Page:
I think the screen portrayal of Starr -notably less high-strung than the source character – has helped to make this corporate-militant culture of the Grail stand out so well.
Between Herr Starr’s job ‘perks,’ and the subtle Featherstone & Hoover (Julie Ann Emery, Malcolm Barrett) bond – albeit a tad lopsided – the Grail may have framed the dysfunctions to the God Squad as being the more pedestrian of the two camps. That’s kind of a feat.
Ace job on hyping Brad, I gotta say. Somewhere between Herr Starr questioning Brad’s involvement, as overkill – Herr Starr did this – and Lara dismissing having armed Tulip as useless against Brad, it was almost like having my own Abraham Ford, preemptively demanding “who’s Brad” over my shoulder.
Well, Brad turned out to be every bit the insurmountable measure as promised – with bonus points for throwing random red herrings into the mix. Serves us right for overthinking it, it did.
On a side note: somewhere between Saving Private Ryan, Inception, Madagascar 3, and an old commercial (where a broke guy resorts to frying his goldfish, for breakfast), Édith Piaf’s rendition of ‘Non, je ne Regrette rien’ has become the go-to song, for shrugging off absurd situations. I was glad to see Preacher carry on the tradition.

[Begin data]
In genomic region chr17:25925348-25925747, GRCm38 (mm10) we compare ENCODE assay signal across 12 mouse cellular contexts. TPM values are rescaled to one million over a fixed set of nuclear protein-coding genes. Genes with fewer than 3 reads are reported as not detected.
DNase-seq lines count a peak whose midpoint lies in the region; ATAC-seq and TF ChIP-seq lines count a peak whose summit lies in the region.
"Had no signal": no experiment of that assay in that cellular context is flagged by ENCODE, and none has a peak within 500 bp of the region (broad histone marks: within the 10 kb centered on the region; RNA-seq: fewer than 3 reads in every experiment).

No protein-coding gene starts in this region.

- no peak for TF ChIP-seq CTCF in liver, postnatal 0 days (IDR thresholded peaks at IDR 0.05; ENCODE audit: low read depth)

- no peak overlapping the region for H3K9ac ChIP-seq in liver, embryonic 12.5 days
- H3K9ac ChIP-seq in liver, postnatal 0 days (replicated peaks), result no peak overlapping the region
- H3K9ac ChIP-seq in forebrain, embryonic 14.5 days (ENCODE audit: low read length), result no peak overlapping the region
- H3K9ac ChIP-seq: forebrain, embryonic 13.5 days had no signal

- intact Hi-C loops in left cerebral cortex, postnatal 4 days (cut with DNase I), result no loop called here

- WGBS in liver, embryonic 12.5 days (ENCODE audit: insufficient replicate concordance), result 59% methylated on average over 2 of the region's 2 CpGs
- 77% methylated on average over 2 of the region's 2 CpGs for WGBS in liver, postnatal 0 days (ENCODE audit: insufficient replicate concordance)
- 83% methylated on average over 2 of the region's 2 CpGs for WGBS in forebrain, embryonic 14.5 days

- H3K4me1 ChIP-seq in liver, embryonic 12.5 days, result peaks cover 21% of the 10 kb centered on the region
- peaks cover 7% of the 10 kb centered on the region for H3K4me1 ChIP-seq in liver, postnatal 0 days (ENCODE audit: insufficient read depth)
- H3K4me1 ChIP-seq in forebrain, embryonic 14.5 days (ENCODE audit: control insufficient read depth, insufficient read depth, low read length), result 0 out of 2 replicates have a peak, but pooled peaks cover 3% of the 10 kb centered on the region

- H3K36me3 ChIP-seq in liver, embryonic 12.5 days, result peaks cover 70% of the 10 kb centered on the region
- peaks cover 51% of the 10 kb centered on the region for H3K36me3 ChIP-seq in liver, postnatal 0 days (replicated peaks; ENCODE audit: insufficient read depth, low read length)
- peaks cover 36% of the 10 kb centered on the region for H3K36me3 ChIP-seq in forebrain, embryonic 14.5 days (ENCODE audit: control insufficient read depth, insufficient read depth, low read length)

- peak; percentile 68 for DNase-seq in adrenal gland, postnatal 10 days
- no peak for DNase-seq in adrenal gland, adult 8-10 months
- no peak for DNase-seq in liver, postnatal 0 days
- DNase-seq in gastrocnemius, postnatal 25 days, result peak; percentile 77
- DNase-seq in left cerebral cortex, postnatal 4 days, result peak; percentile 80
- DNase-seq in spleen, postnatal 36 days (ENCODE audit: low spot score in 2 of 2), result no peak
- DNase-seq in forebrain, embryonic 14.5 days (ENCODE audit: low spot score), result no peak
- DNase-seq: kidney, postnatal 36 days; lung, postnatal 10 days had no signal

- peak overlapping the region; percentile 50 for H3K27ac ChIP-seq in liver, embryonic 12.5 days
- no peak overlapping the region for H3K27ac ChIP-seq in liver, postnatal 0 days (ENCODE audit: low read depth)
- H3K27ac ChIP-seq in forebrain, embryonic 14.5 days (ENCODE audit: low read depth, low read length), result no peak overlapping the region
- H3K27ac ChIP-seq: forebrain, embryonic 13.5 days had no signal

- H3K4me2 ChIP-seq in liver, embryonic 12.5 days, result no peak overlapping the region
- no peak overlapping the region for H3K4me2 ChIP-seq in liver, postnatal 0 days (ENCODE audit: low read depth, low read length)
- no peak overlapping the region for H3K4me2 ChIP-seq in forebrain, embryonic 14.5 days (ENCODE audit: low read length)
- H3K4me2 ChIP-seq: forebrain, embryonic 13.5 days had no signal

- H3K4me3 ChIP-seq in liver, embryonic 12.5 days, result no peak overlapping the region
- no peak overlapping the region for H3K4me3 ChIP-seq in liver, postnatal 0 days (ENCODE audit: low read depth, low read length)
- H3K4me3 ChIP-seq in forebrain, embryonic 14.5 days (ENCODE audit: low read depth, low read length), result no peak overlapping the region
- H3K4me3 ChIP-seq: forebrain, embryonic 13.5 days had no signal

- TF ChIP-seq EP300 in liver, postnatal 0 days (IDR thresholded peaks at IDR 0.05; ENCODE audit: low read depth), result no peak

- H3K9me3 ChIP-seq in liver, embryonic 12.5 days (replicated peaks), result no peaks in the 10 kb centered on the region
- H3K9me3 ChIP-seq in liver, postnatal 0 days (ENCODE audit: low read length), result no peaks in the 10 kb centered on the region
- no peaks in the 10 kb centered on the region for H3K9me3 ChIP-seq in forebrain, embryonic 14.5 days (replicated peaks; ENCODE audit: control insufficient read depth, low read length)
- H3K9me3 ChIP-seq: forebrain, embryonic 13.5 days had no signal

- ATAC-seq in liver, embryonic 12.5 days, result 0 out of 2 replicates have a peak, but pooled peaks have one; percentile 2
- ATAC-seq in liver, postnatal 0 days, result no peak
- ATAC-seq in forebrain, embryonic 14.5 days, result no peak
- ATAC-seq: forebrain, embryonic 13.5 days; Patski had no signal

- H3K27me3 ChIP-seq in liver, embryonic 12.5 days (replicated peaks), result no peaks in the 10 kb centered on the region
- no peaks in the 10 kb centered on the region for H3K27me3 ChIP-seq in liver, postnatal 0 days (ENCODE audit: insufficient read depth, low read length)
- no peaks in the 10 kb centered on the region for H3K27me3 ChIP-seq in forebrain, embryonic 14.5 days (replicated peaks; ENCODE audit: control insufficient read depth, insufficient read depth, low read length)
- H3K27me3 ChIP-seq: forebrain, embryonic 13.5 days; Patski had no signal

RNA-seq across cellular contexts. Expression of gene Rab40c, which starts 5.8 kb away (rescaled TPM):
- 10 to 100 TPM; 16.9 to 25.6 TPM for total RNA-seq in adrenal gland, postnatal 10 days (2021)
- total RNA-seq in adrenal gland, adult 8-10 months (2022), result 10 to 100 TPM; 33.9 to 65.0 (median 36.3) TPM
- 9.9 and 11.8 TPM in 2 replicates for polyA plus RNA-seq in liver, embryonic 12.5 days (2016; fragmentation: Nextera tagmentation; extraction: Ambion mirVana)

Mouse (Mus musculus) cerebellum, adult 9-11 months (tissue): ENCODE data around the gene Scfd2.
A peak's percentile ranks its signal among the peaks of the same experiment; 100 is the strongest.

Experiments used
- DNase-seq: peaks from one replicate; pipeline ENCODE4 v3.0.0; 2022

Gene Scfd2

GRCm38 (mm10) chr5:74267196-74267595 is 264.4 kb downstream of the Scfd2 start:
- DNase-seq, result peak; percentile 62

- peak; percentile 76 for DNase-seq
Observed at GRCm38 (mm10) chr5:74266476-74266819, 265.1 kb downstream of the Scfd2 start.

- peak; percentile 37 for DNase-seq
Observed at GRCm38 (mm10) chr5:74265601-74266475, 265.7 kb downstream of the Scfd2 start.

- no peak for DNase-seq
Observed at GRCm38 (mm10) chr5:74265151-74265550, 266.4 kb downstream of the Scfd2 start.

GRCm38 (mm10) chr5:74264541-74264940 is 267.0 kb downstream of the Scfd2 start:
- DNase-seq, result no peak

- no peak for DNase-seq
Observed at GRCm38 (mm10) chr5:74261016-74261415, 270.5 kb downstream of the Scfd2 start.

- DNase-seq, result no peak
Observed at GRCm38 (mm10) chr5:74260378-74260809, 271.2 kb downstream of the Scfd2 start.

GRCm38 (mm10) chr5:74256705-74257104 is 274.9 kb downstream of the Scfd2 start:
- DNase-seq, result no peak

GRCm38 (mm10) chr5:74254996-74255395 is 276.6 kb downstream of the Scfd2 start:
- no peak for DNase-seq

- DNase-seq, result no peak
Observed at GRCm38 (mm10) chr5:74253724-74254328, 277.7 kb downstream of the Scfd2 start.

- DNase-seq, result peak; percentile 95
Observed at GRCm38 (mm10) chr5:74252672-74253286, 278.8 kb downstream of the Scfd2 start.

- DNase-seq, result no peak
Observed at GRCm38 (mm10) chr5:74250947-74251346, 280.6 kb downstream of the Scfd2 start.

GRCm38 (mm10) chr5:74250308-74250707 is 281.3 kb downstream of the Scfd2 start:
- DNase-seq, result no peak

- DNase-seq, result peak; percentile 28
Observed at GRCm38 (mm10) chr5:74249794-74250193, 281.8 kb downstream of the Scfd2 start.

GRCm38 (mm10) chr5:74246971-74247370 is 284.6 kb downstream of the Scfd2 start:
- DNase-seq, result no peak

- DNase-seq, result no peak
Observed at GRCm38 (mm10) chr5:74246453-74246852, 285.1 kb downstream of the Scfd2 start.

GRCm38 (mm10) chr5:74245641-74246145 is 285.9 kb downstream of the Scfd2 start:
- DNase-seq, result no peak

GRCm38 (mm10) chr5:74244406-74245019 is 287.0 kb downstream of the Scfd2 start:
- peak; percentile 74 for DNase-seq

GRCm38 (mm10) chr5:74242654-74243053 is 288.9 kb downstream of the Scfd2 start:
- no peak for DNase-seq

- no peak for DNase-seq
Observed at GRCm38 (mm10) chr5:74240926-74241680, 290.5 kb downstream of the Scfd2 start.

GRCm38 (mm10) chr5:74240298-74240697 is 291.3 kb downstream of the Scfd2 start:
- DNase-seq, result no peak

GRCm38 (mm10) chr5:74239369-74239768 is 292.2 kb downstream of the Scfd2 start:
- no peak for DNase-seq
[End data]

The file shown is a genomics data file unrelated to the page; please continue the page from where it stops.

‘Puzzle Piece’ seemed to cure a lot of ills, that the season’s been having, as well. If Cass has any more hand-wringing to do, over Denis, it won’t be for the same reasons as before; Jesse got out of his gumshoes, and back on his warhorse, finally; and maybe it took war being declared (or waking from a Jesse sleep Command to one in progress), or maybe a memory of that “Love and Darkness and my Sidearm” mojo, but Tulip got the intervention nudge.
While Lara didn’t get to working her full spy game, on Tulip, I still expect them to get some quality time together – now that Tulip was officially put on mend notice.
It just occurred to me: I had a Lara in my life once. Greatest feeling in the World, at times. Wouldn’t wish it on anyone; but at the time, crazy bad girl felt good. I should recuse myself from further commentary, on the Featherstone-Hoover relationship.
At its most basic, ‘Puzzle Piece’ was delightfully pointless exercise, resulting (through a tarp-worthy clerical error, of hemorrhoidal proportions) in Herr Starr reconsidering Jesse’s case. To wit, the episode ended with a cordial drink & proposal. I don’t know about you guys, but if getting off Herr Starr’s hit-list means more white marshmallow Starr, in the God Squad serial bowl, then I’m game for a gear shift.
Wouldn’t it be better to have Herr Starr next to you, than behind you, at this point?
Don’t answer that, too quick.
The good news, is that an otherwise disappointing set-up episode served a solid follow through one. The bad news, is that I will expect every slow episode to do the same, from now on. It may prove to be an impossible standard to live up to; but it’s the showrunners’ fault for feeding the wildlife, on my side of the screen. Miss an expected feeding, and they will snap at you.
BTW, fans of Harry Connick Jr., the line starts some ways back of the Church of Scientology, and is definitely extending (heh heh)….